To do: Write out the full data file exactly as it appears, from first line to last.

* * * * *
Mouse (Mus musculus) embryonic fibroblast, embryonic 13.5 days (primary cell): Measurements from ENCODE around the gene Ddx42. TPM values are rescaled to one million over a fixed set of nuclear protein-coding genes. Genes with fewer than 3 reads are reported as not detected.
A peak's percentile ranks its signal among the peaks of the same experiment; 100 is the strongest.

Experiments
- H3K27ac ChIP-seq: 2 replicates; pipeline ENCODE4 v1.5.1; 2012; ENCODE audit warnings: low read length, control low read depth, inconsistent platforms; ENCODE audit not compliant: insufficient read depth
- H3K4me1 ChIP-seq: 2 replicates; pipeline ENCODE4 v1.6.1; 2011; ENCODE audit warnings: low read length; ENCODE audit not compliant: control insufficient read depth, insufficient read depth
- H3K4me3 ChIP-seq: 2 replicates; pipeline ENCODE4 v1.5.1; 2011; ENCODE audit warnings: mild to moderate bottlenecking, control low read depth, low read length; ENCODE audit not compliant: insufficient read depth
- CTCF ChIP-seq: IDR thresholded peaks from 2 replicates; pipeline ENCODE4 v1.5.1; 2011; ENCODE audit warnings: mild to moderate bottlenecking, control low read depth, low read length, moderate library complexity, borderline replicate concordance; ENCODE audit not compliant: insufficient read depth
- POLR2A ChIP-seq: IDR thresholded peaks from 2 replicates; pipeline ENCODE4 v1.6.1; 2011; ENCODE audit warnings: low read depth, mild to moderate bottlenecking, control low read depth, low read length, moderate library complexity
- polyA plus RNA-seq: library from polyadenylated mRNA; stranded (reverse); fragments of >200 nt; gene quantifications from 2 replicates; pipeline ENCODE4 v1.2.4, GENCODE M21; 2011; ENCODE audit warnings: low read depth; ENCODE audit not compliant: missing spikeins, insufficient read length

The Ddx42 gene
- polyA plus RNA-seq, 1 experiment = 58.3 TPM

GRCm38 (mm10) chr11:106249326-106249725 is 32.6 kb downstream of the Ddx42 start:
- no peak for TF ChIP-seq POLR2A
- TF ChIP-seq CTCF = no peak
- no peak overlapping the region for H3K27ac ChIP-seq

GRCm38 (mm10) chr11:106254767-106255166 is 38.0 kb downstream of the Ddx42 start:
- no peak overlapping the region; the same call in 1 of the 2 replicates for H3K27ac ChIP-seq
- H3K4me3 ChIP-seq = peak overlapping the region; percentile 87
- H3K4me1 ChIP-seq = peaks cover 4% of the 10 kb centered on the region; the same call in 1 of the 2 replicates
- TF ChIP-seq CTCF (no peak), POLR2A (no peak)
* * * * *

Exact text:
Mouse (Mus musculus) embryonic fibroblast, embryonic 13.5 days (primary cell): Measurements from ENCODE around the gene Ddx42. TPM values are rescaled to one million over a fixed set of nuclear protein-coding genes. Genes with fewer than 3 reads are reported as not detected.
A peak's percentile ranks its signal among the peaks of the same experiment; 100 is the strongest.

Experiments
- H3K27ac ChIP-seq: 2 replicates; pipeline ENCODE4 v1.5.1; 2012; ENCODE audit warnings: low read length, control low read depth, inconsistent platforms; ENCODE audit not compliant: insufficient read depth
- H3K4me1 ChIP-seq: 2 replicates; pipeline ENCODE4 v1.6.1; 2011; ENCODE audit warnings: low read length; ENCODE audit not compliant: control insufficient read depth, insufficient read depth
- H3K4me3 ChIP-seq: 2 replicates; pipeline ENCODE4 v1.5.1; 2011; ENCODE audit warnings: mild to moderate bottlenecking, control low read depth, low read length; ENCODE audit not compliant: insufficient read depth
- CTCF ChIP-seq: IDR thresholded peaks from 2 replicates; pipeline ENCODE4 v1.5.1; 2011; ENCODE audit warnings: mild to moderate bottlenecking, control low read depth, low read length, moderate library complexity, borderline replicate concordance; ENCODE audit not compliant: insufficient read depth
- POLR2A ChIP-seq: IDR thresholded peaks from 2 replicates; pipeline ENCODE4 v1.6.1; 2011; ENCODE audit warnings: low read depth, mild to moderate bottlenecking, control low read depth, low read length, moderate library complexity
- polyA plus RNA-seq: library from polyadenylated mRNA; stranded (reverse); fragments of >200 nt; gene quantifications from 2 replicates; pipeline ENCODE4 v1.2.4, GENCODE M21; 2011; ENCODE audit warnings: low read depth; ENCODE audit not compliant: missing spikeins, insufficient read length

The Ddx42 gene
- polyA plus RNA-seq, 1 experiment = 58.3 TPM

GRCm38 (mm10) chr11:106249326-106249725 is 32.6 kb downstream of the Ddx42 start:
- no peak for TF ChIP-seq POLR2A
- TF ChIP-seq CTCF = no peak
- no peak overlapping the region for H3K27ac ChIP-seq

GRCm38 (mm10) chr11:106254767-106255166 is 38.0 kb downstream of the Ddx42 start:
- no peak overlapping the region; the same call in 1 of the 2 replicates for H3K27ac ChIP-seq
- H3K4me3 ChIP-seq = peak overlapping the region; percentile 87
- H3K4me1 ChIP-seq = peaks cover 4% of the 10 kb centered on the region; the same call in 1 of the 2 replicates
- TF ChIP-seq CTCF (no peak), POLR2A (no peak)